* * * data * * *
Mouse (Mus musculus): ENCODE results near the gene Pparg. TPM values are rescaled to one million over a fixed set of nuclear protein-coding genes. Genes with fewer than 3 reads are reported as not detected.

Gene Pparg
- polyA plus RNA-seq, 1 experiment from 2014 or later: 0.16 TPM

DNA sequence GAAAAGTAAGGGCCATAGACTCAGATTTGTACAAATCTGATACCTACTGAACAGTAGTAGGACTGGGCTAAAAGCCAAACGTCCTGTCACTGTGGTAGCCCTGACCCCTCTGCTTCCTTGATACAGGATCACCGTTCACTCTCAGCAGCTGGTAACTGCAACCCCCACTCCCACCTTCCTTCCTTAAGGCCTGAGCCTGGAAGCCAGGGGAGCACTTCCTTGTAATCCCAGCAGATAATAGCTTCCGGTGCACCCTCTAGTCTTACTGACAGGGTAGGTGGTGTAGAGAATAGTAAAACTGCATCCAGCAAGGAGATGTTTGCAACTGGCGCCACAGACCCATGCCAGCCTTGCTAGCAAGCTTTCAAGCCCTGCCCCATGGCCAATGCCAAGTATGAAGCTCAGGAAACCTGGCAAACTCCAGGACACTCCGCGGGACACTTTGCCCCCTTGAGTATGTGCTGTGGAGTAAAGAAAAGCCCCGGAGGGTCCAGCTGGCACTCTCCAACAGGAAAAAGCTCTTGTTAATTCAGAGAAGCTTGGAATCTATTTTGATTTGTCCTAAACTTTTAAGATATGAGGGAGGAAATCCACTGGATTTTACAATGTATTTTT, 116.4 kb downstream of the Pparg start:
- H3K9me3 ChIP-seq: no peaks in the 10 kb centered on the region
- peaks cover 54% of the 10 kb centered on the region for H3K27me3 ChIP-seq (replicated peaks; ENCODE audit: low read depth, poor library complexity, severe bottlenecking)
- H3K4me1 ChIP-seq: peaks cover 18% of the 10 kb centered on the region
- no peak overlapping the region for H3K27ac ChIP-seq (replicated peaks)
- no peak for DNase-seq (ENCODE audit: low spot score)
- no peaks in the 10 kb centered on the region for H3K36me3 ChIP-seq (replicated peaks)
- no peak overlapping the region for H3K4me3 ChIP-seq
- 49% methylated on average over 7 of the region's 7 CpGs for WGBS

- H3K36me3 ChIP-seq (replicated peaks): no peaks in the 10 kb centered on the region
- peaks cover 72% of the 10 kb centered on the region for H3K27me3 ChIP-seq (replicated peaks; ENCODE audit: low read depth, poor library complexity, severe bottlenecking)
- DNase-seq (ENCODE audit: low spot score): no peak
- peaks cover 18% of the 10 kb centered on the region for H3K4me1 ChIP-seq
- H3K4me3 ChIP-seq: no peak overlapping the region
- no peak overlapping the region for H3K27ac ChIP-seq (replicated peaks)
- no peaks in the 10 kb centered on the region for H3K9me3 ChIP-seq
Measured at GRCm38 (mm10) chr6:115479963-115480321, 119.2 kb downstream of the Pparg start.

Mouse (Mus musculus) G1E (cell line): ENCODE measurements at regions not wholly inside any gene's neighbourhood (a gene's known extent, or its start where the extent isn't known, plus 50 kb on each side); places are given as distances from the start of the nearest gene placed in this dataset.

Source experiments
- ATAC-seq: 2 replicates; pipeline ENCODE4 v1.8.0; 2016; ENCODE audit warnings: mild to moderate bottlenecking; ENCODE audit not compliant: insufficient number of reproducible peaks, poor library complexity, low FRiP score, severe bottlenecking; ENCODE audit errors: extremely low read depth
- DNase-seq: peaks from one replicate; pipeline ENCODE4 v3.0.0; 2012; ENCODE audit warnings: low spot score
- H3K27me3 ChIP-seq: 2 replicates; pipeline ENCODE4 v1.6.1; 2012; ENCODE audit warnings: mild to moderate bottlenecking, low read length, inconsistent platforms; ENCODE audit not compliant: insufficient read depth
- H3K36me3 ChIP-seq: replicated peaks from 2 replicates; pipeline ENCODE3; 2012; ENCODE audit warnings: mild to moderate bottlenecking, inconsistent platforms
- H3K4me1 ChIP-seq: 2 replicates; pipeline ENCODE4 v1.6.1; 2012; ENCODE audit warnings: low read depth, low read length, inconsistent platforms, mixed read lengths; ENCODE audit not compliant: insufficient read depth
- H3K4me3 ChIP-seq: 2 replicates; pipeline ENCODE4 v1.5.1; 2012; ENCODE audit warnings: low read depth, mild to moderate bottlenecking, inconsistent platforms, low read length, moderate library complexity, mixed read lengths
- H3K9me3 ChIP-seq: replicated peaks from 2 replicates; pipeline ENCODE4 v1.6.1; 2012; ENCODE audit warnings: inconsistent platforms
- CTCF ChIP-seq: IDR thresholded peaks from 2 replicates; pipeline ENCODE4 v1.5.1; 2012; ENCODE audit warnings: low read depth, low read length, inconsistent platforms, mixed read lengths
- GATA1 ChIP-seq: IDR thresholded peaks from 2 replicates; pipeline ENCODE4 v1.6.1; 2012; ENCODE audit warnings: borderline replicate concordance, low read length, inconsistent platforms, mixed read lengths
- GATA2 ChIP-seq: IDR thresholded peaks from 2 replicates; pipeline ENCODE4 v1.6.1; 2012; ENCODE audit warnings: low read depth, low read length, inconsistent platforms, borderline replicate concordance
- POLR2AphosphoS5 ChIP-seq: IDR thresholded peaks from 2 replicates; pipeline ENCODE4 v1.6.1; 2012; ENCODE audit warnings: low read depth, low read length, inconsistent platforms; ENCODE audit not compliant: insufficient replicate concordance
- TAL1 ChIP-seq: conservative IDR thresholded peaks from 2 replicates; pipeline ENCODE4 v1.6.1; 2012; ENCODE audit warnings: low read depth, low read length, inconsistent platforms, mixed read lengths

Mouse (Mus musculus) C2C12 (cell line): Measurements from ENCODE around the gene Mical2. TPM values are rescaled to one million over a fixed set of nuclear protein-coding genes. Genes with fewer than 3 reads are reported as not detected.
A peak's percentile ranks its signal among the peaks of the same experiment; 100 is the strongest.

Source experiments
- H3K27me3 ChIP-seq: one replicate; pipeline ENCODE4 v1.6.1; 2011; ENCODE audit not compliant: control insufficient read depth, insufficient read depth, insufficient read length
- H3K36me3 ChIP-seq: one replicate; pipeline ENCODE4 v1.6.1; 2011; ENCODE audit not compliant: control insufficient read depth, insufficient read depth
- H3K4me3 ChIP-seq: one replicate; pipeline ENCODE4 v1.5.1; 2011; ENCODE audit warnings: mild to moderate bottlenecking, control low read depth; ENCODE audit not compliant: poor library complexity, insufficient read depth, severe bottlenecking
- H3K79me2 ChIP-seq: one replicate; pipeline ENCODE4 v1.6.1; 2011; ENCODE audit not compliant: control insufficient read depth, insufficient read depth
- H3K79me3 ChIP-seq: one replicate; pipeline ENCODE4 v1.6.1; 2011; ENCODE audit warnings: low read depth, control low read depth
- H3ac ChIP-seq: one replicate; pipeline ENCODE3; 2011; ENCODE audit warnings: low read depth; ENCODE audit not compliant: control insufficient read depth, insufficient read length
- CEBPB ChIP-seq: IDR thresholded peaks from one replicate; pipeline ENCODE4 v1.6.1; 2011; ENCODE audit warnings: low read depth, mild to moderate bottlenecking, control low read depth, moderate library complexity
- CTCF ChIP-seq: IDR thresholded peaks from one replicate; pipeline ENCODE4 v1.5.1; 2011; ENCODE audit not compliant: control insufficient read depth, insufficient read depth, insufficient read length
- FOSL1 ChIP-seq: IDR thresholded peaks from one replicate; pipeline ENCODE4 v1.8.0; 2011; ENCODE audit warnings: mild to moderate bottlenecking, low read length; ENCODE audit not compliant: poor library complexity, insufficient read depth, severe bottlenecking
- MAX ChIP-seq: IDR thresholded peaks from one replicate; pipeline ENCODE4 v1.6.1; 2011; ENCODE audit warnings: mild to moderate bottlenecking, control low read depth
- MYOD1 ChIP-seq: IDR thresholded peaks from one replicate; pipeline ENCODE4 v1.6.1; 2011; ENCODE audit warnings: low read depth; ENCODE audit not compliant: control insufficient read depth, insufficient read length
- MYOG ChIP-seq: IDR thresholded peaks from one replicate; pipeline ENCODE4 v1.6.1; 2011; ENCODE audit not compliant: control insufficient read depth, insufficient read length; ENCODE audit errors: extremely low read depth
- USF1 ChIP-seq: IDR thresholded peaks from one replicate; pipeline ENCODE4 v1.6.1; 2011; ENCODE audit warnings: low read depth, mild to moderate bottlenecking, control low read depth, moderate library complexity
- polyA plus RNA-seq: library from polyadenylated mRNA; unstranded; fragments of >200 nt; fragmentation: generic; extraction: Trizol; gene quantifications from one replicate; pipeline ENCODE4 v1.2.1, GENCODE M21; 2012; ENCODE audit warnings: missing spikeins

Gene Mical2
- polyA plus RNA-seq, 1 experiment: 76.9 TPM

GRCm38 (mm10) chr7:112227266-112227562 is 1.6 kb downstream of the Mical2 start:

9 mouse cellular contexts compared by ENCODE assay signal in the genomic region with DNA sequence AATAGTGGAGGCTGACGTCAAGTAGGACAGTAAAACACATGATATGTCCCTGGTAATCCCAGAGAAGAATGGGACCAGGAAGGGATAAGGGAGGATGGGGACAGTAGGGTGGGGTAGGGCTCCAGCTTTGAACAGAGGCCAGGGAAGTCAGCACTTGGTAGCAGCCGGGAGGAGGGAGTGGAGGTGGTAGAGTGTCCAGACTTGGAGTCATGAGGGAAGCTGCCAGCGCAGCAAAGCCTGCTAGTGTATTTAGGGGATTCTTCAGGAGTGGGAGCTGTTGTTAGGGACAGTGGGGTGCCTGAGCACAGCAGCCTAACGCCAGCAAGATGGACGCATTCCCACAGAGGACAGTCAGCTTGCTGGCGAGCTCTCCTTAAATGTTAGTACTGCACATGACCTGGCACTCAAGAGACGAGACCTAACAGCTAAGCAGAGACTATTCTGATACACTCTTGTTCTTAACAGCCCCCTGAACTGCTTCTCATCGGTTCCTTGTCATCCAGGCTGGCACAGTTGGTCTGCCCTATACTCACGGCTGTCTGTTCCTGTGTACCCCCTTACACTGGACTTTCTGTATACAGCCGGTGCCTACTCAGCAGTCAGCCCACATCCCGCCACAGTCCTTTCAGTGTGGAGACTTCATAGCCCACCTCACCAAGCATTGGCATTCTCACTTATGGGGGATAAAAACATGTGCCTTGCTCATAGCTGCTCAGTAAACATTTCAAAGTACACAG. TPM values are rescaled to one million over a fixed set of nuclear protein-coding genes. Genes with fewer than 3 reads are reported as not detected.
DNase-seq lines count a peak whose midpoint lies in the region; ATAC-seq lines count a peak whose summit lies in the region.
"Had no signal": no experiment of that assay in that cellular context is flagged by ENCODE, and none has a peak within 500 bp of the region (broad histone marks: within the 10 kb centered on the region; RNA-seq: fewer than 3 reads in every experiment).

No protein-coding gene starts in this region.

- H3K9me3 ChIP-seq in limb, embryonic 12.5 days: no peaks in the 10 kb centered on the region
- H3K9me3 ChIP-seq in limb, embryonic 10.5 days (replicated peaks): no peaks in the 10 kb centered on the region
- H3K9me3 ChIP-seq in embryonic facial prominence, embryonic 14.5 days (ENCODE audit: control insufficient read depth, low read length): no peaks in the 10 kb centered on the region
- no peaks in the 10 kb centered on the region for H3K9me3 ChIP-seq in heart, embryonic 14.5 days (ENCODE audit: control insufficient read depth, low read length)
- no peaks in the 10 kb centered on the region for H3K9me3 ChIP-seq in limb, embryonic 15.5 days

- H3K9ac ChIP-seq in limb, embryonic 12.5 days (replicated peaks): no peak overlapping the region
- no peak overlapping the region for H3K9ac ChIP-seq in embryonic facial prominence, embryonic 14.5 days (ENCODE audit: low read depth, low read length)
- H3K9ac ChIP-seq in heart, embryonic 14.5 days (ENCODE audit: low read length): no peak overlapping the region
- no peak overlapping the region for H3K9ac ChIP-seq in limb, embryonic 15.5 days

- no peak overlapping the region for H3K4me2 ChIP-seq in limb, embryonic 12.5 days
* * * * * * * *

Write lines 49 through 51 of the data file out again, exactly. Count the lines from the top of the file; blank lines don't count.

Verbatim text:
- MYOG ChIP-seq: IDR thresholded peaks from one replicate; pipeline ENCODE4 v1.6.1; 2011; ENCODE audit not compliant: control insufficient read depth, insufficient read length; ENCODE audit errors: extremely low read depth
- USF1 ChIP-seq: IDR thresholded peaks from one replicate; pipeline ENCODE4 v1.6.1; 2011; ENCODE audit warnings: low read depth, mild to moderate bottlenecking, control low read depth, moderate library complexity
- polyA plus RNA-seq: library from polyadenylated mRNA; unstranded; fragments of >200 nt; fragmentation: generic; extraction: Trizol; gene quantifications from one replicate; pipeline ENCODE4 v1.2.1, GENCODE M21; 2012; ENCODE audit warnings: missing spikeins